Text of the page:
Despite criticism, Adm. Thad Allen optimistic about cleanup listen06/21/10 Kate Bradshaw
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With a permanent fix to the gusher at the Deepwater Horizon well still at least several weeks out, Coast Guard Admiral Thad Allen says BP may soon be able to capture as much as 53,000 barrels of crude every day. But unknowns like weather and the ever-increasing estimates of the volume of oil hemorrhaging from the sea bed are dampening BP and the Coast Guard’s message about their recovery effort.
First it was 1000 barrels. Then 5000, a number that increased six-fold last week. Since the explosion at Deepwater Horizon BP has had to regularly up its estimate of how much oil is really shooting up into the Gulf. Now that number’s even higher. In a conference call today, Coast Guard Admiral Thad Allen gave the latest.
60,000 barrels equals about 2.5 million gallons. According to the New York Times, that’s an Exxon Valdez every four days. But Allen didn’t mention Congress member Ed Markey’s release of an internal BP document that puts the spill at 100,000 barrels of oil per day, a number a BP spokesperson said was based on a hypothetical worst case scenario. That's more than 4 million gallons of oil per day and more oil than what BP had publicly acknowledged. But Allen said a new vessel BP is sending to capture the oil could spare the Gulf some of that.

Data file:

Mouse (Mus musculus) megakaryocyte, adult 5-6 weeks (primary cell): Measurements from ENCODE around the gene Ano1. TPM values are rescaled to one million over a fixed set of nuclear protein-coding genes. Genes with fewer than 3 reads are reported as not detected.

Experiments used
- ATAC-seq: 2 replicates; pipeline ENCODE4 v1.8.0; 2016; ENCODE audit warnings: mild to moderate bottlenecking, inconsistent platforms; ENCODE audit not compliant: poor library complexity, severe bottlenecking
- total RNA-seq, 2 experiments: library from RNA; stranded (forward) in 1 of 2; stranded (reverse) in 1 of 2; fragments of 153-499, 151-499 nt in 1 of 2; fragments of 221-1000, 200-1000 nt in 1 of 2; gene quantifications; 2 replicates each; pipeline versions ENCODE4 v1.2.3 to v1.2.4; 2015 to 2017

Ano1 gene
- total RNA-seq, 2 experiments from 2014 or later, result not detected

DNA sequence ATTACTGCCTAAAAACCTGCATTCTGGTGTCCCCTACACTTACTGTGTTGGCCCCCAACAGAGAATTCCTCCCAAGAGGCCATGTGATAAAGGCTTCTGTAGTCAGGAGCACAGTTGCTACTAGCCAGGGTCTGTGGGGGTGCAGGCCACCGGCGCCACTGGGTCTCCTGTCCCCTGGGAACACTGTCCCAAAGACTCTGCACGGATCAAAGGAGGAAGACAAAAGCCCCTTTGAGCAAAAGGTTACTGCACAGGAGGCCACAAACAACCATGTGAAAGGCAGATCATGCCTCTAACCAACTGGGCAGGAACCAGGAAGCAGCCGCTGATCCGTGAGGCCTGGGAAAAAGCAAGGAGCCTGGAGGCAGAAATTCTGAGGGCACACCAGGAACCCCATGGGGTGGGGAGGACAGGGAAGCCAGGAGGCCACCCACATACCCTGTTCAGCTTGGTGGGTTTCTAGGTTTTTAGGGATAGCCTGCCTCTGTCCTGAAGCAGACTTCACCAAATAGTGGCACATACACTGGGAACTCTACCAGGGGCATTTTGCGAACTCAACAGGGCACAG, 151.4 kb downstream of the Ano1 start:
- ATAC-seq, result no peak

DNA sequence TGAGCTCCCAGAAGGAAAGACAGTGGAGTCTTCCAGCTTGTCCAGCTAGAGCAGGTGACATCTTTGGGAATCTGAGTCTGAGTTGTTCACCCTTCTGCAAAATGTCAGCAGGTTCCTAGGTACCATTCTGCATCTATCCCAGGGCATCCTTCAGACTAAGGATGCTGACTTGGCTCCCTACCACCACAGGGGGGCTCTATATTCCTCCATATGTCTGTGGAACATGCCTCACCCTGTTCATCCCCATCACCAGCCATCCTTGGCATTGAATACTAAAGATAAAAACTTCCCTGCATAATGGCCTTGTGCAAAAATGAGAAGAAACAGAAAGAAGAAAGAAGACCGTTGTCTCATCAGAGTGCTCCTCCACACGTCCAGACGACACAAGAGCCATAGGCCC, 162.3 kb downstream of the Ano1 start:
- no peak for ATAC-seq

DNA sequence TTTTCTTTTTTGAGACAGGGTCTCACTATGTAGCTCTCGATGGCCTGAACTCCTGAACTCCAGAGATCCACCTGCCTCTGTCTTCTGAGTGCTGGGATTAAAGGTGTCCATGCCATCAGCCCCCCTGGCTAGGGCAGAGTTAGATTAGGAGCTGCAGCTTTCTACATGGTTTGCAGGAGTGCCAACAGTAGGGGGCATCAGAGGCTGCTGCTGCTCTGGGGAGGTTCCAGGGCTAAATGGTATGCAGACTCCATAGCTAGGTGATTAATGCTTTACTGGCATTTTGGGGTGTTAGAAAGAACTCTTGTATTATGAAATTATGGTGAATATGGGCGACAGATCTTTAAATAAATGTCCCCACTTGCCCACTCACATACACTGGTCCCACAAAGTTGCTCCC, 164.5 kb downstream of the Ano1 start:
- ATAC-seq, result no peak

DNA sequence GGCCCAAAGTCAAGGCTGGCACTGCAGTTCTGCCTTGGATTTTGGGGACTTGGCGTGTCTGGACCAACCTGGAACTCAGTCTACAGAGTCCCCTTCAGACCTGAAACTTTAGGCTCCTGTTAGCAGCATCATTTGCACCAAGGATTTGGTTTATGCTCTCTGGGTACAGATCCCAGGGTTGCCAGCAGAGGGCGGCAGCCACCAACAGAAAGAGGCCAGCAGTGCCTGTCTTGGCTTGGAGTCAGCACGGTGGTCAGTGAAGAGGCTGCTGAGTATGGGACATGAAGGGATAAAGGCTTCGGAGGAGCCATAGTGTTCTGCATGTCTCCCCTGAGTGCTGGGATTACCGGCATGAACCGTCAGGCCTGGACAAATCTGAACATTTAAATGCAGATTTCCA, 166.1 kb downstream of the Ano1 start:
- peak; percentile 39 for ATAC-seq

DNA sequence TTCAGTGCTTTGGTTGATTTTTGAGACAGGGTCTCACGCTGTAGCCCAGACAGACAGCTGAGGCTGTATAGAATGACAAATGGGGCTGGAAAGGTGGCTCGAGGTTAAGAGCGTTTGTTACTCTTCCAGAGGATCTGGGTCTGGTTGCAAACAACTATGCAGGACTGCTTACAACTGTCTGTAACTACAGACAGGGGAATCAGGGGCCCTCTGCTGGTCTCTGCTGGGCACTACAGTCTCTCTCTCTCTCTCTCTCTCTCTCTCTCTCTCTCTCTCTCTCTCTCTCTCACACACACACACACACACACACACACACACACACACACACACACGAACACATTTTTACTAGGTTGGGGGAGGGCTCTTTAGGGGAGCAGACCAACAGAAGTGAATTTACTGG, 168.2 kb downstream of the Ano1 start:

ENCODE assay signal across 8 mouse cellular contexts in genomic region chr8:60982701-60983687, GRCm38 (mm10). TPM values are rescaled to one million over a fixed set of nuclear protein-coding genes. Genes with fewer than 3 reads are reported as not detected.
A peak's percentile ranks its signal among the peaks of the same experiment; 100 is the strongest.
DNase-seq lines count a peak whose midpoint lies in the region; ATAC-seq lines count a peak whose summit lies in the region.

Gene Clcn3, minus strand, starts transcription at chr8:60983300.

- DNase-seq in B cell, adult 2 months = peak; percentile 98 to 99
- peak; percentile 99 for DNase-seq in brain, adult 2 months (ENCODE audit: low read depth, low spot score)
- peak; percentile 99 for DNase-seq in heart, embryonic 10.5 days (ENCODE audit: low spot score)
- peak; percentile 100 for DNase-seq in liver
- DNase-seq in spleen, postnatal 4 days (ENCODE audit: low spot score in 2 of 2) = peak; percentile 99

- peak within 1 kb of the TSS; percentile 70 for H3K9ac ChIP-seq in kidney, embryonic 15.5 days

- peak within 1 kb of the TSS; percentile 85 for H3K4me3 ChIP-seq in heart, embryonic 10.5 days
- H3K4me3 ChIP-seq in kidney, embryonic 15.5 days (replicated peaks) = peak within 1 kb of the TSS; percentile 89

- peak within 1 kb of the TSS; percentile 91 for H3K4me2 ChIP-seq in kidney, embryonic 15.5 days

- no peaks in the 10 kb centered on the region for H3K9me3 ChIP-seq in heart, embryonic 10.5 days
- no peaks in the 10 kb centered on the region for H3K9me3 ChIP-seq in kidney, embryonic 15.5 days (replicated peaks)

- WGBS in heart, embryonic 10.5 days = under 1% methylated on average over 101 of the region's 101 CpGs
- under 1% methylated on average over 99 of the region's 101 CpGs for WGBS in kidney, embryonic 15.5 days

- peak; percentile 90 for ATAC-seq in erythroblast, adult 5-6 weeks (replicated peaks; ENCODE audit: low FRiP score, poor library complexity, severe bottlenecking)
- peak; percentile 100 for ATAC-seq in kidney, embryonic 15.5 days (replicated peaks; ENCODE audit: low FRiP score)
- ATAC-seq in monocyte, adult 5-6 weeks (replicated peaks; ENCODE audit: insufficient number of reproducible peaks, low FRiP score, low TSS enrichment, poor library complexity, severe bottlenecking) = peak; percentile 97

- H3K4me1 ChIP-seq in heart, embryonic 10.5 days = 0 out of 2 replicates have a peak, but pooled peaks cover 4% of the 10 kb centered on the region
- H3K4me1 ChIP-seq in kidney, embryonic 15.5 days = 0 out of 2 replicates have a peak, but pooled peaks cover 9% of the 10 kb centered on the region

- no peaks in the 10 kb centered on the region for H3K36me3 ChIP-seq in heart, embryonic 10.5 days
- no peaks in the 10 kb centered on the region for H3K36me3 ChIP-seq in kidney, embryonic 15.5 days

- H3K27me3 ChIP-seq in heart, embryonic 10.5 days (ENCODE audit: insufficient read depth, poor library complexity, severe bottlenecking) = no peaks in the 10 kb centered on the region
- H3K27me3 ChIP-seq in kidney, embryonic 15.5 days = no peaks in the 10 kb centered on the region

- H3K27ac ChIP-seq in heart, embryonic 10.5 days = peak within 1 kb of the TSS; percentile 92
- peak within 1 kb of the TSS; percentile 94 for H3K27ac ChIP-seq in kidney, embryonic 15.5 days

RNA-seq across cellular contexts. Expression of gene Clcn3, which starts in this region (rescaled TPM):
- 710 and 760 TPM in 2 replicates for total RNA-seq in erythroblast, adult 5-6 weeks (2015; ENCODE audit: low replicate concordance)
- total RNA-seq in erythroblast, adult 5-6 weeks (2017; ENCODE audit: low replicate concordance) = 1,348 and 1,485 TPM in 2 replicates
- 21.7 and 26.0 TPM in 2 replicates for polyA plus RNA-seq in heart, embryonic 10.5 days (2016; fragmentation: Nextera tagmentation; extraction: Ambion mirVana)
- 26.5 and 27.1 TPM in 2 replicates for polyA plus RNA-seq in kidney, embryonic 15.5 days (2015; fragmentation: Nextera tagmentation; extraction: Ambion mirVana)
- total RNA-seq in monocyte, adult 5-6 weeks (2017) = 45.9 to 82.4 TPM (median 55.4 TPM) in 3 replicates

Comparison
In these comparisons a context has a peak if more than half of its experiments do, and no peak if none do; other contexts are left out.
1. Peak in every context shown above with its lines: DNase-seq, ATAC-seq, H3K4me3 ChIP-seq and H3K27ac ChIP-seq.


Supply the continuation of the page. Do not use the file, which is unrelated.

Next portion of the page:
Allen said BP will replace the current cap on the gushing well with one that’s more resistant to hurricanes and violent tides.
Last week, Plaquemines Parrish president Billy Nungesser criticized Allen’s handling of the oil cleanup effort after the Coast Guard grounded vacuum barges that were slated for the cleanup in this heavily-impacted region. Workers reportedly started using Shop Vacs to suck up the oil that’s washing into the area’s marshes. Allen said guard halted the operation of the barges due to a safety concern.
Allen further defended his role in the disaster response and said coordinating such a massive effort among government agencies, municipalities, and private companies isn’t easy, especially in Louisiana, a state with a unique system of governance.
McClatchy Newspapers reports that since June 2, the Minerals Management Service has approved at least five new offshore oil rigs, including two in depths of nearly 7,000 feet.
And in Florida today, Governor Charlie Crist introduced Commander Joe Boudrow as the state's deputy incident commander to help with mitigation and cleanup efforts. The governor also ordered another 80 skimmers to help with staving off the oil. Florida now has only 20 skimmers in place.